Thousands have had their Christmas travel plans disrupted and around 75,000 homes are still without power as severe weather continues in the UK.
Southern England has been badly affected, with floods in Surrey and Kent. Some homes may not have power until Boxing Day.
Trains have been cancelled and there were delays and cancellations at Gatwick Airport.
North-west Scotland has been hit by high winds.
In Devon, a man has died after jumping into the River Lemon to rescue his dog.
Witnesses saw the 46-year-old enter the river before being swept away, police said, and he later died in hospital. The dog escaped unharmed.
There is an Environment Agency severe flood warning - which means a danger to life - at the River Mole at Leatherhead in Surrey, with already high levels of water expected to peak around midnight.
About 75,000 homes were still without power across the UK late into the evening on Christmas Eve, after problems with power lines during the stormy weather.
Engineers were working into the night and over Christmas Day to get people reconnected, the Energy Networks Association said.
Power supplier Southern Electric said 44,000 of its customers remained without power, with West Sussex, southern Hampshire and Dorset worst hit.
About 19,500 could still be without power into Christmas Day, it said.
UK Power Networks, which supplies power to eight million people in the south of England, said thousands in Kent, Surrey and Sussex were without power as of 18:00 GMT.
It said it was aiming to restore power to everyone by the end of Boxing Day, but those whose power was not on by midnight on Christmas Eve should make contingency plans on the basis that power would be off for Christmas Day, it said.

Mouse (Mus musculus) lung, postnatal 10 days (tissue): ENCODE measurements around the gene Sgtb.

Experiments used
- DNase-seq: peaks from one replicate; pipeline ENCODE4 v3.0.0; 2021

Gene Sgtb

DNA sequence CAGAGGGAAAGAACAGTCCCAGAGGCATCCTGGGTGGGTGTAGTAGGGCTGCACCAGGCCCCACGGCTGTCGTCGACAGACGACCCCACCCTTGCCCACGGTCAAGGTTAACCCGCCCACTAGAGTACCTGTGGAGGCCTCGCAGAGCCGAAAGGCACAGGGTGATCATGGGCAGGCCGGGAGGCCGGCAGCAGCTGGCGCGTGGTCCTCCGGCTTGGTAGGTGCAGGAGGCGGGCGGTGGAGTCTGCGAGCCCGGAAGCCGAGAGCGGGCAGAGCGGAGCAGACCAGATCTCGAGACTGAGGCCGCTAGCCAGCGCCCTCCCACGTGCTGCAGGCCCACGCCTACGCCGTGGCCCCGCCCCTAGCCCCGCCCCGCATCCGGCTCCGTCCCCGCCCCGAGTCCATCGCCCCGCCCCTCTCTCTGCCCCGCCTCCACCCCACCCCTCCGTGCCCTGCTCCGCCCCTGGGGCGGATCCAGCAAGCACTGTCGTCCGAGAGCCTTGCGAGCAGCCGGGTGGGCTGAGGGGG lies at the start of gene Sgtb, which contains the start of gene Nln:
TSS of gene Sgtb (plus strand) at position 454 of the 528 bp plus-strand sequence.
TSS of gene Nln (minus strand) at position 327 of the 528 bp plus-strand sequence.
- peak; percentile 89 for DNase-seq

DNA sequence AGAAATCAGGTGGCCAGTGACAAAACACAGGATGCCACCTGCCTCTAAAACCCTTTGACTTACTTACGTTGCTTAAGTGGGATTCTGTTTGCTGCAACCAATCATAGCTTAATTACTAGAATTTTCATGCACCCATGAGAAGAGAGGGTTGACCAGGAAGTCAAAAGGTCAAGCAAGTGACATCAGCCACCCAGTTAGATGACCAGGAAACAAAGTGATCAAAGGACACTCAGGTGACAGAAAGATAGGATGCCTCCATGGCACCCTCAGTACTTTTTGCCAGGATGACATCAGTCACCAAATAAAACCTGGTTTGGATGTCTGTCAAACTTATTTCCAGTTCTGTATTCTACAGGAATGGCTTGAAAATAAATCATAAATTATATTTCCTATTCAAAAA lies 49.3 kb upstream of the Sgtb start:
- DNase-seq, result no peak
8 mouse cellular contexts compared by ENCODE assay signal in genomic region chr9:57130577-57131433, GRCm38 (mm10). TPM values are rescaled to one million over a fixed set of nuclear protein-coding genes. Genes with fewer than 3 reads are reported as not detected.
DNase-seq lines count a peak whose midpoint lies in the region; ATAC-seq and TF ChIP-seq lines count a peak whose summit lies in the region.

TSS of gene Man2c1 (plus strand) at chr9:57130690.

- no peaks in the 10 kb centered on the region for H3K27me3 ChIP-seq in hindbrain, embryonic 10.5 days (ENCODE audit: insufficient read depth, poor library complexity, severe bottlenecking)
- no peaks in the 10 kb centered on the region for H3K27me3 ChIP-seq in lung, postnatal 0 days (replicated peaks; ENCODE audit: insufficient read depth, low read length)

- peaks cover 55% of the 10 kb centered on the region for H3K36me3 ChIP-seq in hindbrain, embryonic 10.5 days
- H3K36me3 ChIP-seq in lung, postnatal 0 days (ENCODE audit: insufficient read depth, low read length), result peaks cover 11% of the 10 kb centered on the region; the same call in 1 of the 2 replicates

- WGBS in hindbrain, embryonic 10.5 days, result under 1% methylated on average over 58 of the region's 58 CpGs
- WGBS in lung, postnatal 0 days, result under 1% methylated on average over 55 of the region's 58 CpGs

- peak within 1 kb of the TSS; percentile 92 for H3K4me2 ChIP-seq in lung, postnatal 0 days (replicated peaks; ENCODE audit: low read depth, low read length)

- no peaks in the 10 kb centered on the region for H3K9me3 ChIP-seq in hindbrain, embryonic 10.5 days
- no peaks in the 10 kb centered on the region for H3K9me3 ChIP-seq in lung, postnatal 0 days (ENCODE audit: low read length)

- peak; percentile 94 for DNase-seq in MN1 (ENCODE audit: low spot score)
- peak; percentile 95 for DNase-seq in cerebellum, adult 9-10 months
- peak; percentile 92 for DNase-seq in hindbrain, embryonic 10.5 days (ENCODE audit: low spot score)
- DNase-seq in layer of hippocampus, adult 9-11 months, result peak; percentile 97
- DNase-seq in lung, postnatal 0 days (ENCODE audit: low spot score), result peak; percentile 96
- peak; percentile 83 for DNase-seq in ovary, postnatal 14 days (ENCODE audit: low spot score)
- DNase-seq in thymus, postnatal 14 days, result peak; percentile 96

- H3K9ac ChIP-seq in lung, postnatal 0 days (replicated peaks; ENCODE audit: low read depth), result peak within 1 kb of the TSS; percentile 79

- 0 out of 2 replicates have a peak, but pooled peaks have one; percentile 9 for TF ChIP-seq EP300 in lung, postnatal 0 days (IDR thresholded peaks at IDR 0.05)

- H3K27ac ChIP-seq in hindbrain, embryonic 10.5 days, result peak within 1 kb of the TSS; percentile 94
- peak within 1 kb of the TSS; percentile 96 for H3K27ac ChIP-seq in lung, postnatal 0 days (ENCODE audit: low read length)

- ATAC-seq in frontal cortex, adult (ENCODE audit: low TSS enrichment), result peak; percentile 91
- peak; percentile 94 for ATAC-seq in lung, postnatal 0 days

Around 800 homes in the north of Scotland are also without power, mainly around the Deeside area, Buchan, Fort William and Wick - down from 3,500 earlier in the day.
Meanwhile a firefighters' strike was held running between 19:00 GMT and 00:00 in England and Wales.
But the flooding was declared a "major incident" in Surrey and Kent, and striking crews were recalled.
The severe weather caused disruption at some airports. At Gatwick, a power cut at the north terminal left several thousand passengers stranded, with delays and dozens of flights cancelled.
All flights due to depart from the north terminal after 13:00 GMT were moved to the south terminal, apart from those from British Airways - but the moved flights were delayed and others cancelled.
BBC Newsbeat reporter Declan Harvey reported "tired, cranky and angry" scenes with people stuck at the airport for 11 or 12 hours.
No trains ran to or from the airport for most of the day because of fallen trees on the line and disruption across the network - which caused a "massive queue" of people trying to leave the airport.
Some passengers faced the prospect of waking up at Gatwick on Christmas morning. A spokesman said staff were doing all they can to look after those stranded. The local hotels were mostly full, but the airport was providing refreshments and bedding.
Around 90 flights are due to leave Gatwick on Christmas Day, and the airport said no delays were anticipated, although passengers were advised to check with their airlines before setting off for the airport.